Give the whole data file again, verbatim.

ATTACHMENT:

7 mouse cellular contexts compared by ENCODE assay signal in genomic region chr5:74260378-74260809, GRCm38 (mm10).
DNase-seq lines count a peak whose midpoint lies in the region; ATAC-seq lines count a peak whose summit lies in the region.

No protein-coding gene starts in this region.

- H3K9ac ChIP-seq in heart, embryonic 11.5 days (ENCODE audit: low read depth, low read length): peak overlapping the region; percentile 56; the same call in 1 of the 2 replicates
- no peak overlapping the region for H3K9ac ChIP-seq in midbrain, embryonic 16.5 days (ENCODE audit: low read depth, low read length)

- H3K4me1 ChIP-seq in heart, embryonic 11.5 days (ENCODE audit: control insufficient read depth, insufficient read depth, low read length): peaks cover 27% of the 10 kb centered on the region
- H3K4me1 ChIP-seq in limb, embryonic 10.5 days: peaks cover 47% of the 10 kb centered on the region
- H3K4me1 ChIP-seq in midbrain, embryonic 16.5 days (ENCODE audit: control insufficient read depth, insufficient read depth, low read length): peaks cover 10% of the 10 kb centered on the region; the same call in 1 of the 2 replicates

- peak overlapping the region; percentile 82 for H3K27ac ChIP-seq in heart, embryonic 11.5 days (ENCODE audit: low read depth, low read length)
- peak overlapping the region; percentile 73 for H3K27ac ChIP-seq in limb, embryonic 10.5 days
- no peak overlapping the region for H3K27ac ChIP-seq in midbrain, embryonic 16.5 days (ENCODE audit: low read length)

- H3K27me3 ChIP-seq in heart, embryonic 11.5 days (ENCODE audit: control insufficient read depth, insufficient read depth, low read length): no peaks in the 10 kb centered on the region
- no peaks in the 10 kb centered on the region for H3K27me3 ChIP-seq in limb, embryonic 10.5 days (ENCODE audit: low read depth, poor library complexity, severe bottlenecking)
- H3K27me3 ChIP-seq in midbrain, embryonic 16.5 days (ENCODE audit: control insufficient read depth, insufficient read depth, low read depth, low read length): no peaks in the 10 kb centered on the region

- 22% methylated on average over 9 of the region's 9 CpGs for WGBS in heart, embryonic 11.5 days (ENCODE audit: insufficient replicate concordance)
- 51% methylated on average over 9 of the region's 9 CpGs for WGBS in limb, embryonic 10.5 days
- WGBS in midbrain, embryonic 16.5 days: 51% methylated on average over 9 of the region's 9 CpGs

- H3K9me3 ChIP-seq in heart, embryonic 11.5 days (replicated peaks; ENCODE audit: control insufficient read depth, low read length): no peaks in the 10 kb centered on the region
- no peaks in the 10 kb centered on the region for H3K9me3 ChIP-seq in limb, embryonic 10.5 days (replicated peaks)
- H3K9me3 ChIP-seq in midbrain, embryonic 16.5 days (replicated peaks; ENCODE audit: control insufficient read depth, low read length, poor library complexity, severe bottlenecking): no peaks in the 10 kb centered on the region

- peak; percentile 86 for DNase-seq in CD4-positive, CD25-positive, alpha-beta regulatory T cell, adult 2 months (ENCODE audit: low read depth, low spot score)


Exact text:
7 mouse cellular contexts compared by ENCODE assay signal in genomic region chr5:74260378-74260809, GRCm38 (mm10).
DNase-seq lines count a peak whose midpoint lies in the region; ATAC-seq lines count a peak whose summit lies in the region.

No protein-coding gene starts in this region.

- H3K9ac ChIP-seq in heart, embryonic 11.5 days (ENCODE audit: low read depth, low read length): peak overlapping the region; percentile 56; the same call in 1 of the 2 replicates
- no peak overlapping the region for H3K9ac ChIP-seq in midbrain, embryonic 16.5 days (ENCODE audit: low read depth, low read length)

- H3K4me1 ChIP-seq in heart, embryonic 11.5 days (ENCODE audit: control insufficient read depth, insufficient read depth, low read length): peaks cover 27% of the 10 kb centered on the region
- H3K4me1 ChIP-seq in limb, embryonic 10.5 days: peaks cover 47% of the 10 kb centered on the region
- H3K4me1 ChIP-seq in midbrain, embryonic 16.5 days (ENCODE audit: control insufficient read depth, insufficient read depth, low read length): peaks cover 10% of the 10 kb centered on the region; the same call in 1 of the 2 replicates

- peak overlapping the region; percentile 82 for H3K27ac ChIP-seq in heart, embryonic 11.5 days (ENCODE audit: low read depth, low read length)
- peak overlapping the region; percentile 73 for H3K27ac ChIP-seq in limb, embryonic 10.5 days
- no peak overlapping the region for H3K27ac ChIP-seq in midbrain, embryonic 16.5 days (ENCODE audit: low read length)

- H3K27me3 ChIP-seq in heart, embryonic 11.5 days (ENCODE audit: control insufficient read depth, insufficient read depth, low read length): no peaks in the 10 kb centered on the region
- no peaks in the 10 kb centered on the region for H3K27me3 ChIP-seq in limb, embryonic 10.5 days (ENCODE audit: low read depth, poor library complexity, severe bottlenecking)
- H3K27me3 ChIP-seq in midbrain, embryonic 16.5 days (ENCODE audit: control insufficient read depth, insufficient read depth, low read depth, low read length): no peaks in the 10 kb centered on the region

- 22% methylated on average over 9 of the region's 9 CpGs for WGBS in heart, embryonic 11.5 days (ENCODE audit: insufficient replicate concordance)
- 51% methylated on average over 9 of the region's 9 CpGs for WGBS in limb, embryonic 10.5 days
- WGBS in midbrain, embryonic 16.5 days: 51% methylated on average over 9 of the region's 9 CpGs

- H3K9me3 ChIP-seq in heart, embryonic 11.5 days (replicated peaks; ENCODE audit: control insufficient read depth, low read length): no peaks in the 10 kb centered on the region
- no peaks in the 10 kb centered on the region for H3K9me3 ChIP-seq in limb, embryonic 10.5 days (replicated peaks)
- H3K9me3 ChIP-seq in midbrain, embryonic 16.5 days (replicated peaks; ENCODE audit: control insufficient read depth, low read length, poor library complexity, severe bottlenecking): no peaks in the 10 kb centered on the region

- peak; percentile 86 for DNase-seq in CD4-positive, CD25-positive, alpha-beta regulatory T cell, adult 2 months (ENCODE audit: low read depth, low spot score)